Little Bits of History

May 19

Posted in History by patriciahysell on May 19, 2017

2015: At 11.30 AM, Line 901 is shut down. Plaines All American Pipeline, headquartered in Houston, Texas, is a Master limited partnership in the oil transportation, marketing, and storage business. Near Santa Barbara, California, offshore oil and gas production is big business. The offshore platforms produce oil and natural gas and the products are piped onshore for processing. Line 901 was 10.6 miles long and the 24-inch pipe was laid in 1987. The pipe carried 2 million gallons of crude oil a day with temperatures reaching as high as ⁰F 120. To help the oil flow, it was blended with natural gas liquids. The pipelines were installed because it was thought to be a safer option over the previously used truck transport system.

Inspections of the pipe prior to this event showed extensive corrosion and thinning of the pipeline walls. There was no automatic shut off valve on the line since it was not an intrastate line. The last comprehensive inspection took place in July 2012. Plaines claimed installing a shut off valve would create potential dangers. Three Exxon Mobil offshore platforms transport oil to onshore tanks for processing via the Line 901 pipeline. It arrives at Las Flores Canyon and a pump station then sends the crude via Line 903 (also reported to be sub-optimal) for 128 miles to a gathering facility before moving it on to refineries throughout Southern California.

Gaviota coast, the narrow coastal terrace where the spill took place, is used for recreation and cattle grazing. Oil processing facilities are kept to a minimum as the land is protected by the Williamson Act. The nearest city is Goleta and about 11 miles south. Gaviota is unique for the biodiversity of ocean life due to a mix of cold northern waters and warm southern ones. The annual migration of Gray whales was in progress on this day as about 19,000 of the beasts swam through the Santa Barbara Channel. At 11.30 on this day, pipeline operators in Midland, Texas noticed pressure anomalies and shut down Line 901. By 11.40 the Santa Barbara County Fire Department were on scene after reports of a strange smell. They found crude oil flowing from a drainage culvert out into the Pacific Ocean.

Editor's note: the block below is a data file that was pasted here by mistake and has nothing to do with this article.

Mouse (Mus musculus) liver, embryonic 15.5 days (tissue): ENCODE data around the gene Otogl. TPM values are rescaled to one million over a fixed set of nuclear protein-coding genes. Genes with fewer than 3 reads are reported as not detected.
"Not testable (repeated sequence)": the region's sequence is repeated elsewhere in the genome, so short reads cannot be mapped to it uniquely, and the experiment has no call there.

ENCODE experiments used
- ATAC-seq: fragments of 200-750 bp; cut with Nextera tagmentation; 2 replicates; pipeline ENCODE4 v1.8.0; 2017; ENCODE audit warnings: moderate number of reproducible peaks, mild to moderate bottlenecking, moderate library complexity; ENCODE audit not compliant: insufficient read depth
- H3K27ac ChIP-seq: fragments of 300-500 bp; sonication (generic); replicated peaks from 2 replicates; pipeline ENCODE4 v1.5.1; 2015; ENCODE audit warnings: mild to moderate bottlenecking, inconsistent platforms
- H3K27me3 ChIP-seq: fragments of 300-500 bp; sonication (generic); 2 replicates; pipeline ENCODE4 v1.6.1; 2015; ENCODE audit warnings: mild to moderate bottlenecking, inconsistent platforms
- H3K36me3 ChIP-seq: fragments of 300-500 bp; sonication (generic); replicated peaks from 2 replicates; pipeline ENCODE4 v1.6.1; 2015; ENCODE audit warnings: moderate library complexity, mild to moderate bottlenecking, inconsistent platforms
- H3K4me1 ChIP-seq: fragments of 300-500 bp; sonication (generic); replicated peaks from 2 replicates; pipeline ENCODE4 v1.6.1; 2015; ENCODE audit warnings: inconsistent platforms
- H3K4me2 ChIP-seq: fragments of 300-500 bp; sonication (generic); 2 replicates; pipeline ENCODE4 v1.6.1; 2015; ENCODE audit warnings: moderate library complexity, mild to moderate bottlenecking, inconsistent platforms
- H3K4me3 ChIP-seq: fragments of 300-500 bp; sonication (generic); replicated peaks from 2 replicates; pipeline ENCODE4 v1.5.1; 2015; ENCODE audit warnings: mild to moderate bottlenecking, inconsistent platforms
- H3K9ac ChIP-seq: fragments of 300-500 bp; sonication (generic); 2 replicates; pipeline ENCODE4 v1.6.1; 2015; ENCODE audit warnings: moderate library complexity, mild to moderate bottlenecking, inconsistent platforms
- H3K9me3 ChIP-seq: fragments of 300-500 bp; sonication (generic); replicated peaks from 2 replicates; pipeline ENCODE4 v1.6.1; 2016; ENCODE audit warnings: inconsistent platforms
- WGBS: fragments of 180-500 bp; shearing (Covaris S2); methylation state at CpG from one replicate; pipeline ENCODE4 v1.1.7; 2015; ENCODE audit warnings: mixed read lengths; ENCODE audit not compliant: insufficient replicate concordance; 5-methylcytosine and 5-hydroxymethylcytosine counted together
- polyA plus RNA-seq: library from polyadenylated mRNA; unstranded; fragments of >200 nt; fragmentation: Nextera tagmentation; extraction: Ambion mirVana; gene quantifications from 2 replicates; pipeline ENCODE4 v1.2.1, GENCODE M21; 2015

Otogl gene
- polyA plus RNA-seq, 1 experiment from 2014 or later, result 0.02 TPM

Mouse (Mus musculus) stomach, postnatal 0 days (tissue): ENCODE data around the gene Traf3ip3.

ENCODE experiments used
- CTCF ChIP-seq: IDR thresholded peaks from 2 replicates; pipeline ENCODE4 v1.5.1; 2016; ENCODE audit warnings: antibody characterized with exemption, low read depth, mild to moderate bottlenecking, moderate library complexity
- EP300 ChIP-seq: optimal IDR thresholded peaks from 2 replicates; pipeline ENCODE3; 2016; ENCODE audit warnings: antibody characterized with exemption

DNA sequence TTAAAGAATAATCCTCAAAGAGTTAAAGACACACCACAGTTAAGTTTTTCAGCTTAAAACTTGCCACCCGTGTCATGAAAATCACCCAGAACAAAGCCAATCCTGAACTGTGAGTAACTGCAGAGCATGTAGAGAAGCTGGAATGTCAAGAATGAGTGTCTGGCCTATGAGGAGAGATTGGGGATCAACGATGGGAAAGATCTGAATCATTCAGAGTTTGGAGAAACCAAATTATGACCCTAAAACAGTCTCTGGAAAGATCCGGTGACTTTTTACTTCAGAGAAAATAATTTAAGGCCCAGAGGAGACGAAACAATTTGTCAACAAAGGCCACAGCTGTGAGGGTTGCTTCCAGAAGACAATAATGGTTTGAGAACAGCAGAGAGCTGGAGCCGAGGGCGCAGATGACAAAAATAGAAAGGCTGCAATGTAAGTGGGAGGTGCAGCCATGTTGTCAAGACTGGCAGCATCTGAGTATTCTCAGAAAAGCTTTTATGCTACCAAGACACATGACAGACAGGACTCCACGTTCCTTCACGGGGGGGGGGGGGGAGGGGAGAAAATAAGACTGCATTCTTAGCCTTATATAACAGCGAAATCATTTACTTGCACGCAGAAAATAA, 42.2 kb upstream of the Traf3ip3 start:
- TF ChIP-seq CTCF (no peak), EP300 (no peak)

Due to cascading effects of problems and inefficiencies, a total of 142,800 gallons of crude oil were spilled into this unique environment. The pipeline remains indefinitely closed. The financial impacts to the county have been estimated as high as $74 million should the pipeline remain out of service for three years. The cost of the clean up was about $96 million with overall expenses including legal claims and settlements estimated at $257 million. Hundreds of coastal animals were found coated in crude oil and many of them died. The state parks and beaches were temporarily closed. Because of the biodiversity of the area, it has long been studied by environmentalists who continue to monitor the region to determine the long range effects of this spill.

If you ask the fish whether they’d rather have an oil spill or a season of fishing, I wouldn’t be surprised if they’d vote for another blowout. – Carl Safina

We pull out of the ground death, we burn death in our power plants, and then we act shocked when we get death in the form of oil spills and global warming. – Van Jones

Have you been following the big oil spill in the Gulf of Mexico? Or as we call it now, the Dead Sea. – David Letterman

This is an opportunity for the port and all of us to make a bold statement about how oil companies contribute to climate change, oil spills and other environmental disasters. – Ed Murray


Leave a Reply

Fill in your details below or click an icon to log in: Logo

You are commenting using your account. Log Out /  Change )

Google+ photo

You are commenting using your Google+ account. Log Out /  Change )

Twitter picture

You are commenting using your Twitter account. Log Out /  Change )

Facebook photo

You are commenting using your Facebook account. Log Out /  Change )


Connecting to %s

%d bloggers like this: